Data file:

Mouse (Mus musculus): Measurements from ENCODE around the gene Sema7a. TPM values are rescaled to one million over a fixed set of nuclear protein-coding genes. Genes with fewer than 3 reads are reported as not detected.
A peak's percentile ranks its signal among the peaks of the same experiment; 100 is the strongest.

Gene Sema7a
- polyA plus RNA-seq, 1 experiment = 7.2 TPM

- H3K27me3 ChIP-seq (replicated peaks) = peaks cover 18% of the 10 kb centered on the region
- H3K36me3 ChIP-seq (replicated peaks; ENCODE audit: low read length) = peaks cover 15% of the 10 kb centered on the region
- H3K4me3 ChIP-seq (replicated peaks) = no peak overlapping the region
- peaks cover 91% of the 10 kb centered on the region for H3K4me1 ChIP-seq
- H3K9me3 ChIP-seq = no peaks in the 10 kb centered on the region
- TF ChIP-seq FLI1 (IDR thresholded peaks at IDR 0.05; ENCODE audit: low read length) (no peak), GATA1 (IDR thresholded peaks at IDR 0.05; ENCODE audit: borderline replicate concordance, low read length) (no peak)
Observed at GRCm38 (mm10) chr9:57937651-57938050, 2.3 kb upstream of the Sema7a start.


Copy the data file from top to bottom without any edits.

Mouse (Mus musculus): Measurements from ENCODE around the gene Sema7a. TPM values are rescaled to one million over a fixed set of nuclear protein-coding genes. Genes with fewer than 3 reads are reported as not detected.
A peak's percentile ranks its signal among the peaks of the same experiment; 100 is the strongest.

Gene Sema7a
- polyA plus RNA-seq, 1 experiment = 7.2 TPM

- H3K27me3 ChIP-seq (replicated peaks) = peaks cover 18% of the 10 kb centered on the region
- H3K36me3 ChIP-seq (replicated peaks; ENCODE audit: low read length) = peaks cover 15% of the 10 kb centered on the region
- H3K4me3 ChIP-seq (replicated peaks) = no peak overlapping the region
- peaks cover 91% of the 10 kb centered on the region for H3K4me1 ChIP-seq
- H3K9me3 ChIP-seq = no peaks in the 10 kb centered on the region
- TF ChIP-seq FLI1 (IDR thresholded peaks at IDR 0.05; ENCODE audit: low read length) (no peak), GATA1 (IDR thresholded peaks at IDR 0.05; ENCODE audit: borderline replicate concordance, low read length) (no peak)
Observed at GRCm38 (mm10) chr9:57937651-57938050, 2.3 kb upstream of the Sema7a start.